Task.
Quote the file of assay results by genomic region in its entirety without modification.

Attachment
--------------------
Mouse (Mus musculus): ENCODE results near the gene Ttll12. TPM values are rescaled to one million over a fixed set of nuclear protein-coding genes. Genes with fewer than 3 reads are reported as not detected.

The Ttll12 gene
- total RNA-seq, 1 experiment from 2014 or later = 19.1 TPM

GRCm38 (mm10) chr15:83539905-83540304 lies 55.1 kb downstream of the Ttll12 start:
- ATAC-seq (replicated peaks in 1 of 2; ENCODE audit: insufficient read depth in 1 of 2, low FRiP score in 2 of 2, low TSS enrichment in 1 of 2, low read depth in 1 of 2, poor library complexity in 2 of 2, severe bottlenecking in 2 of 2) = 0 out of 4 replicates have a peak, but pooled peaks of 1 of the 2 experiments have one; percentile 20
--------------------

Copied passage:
Mouse (Mus musculus): ENCODE results near the gene Ttll12. TPM values are rescaled to one million over a fixed set of nuclear protein-coding genes. Genes with fewer than 3 reads are reported as not detected.

The Ttll12 gene
- total RNA-seq, 1 experiment from 2014 or later = 19.1 TPM

GRCm38 (mm10) chr15:83539905-83540304 lies 55.1 kb downstream of the Ttll12 start:
- ATAC-seq (replicated peaks in 1 of 2; ENCODE audit: insufficient read depth in 1 of 2, low FRiP score in 2 of 2, low TSS enrichment in 1 of 2, low read depth in 1 of 2, poor library complexity in 2 of 2, severe bottlenecking in 2 of 2) = 0 out of 4 replicates have a peak, but pooled peaks of 1 of the 2 experiments have one; percentile 20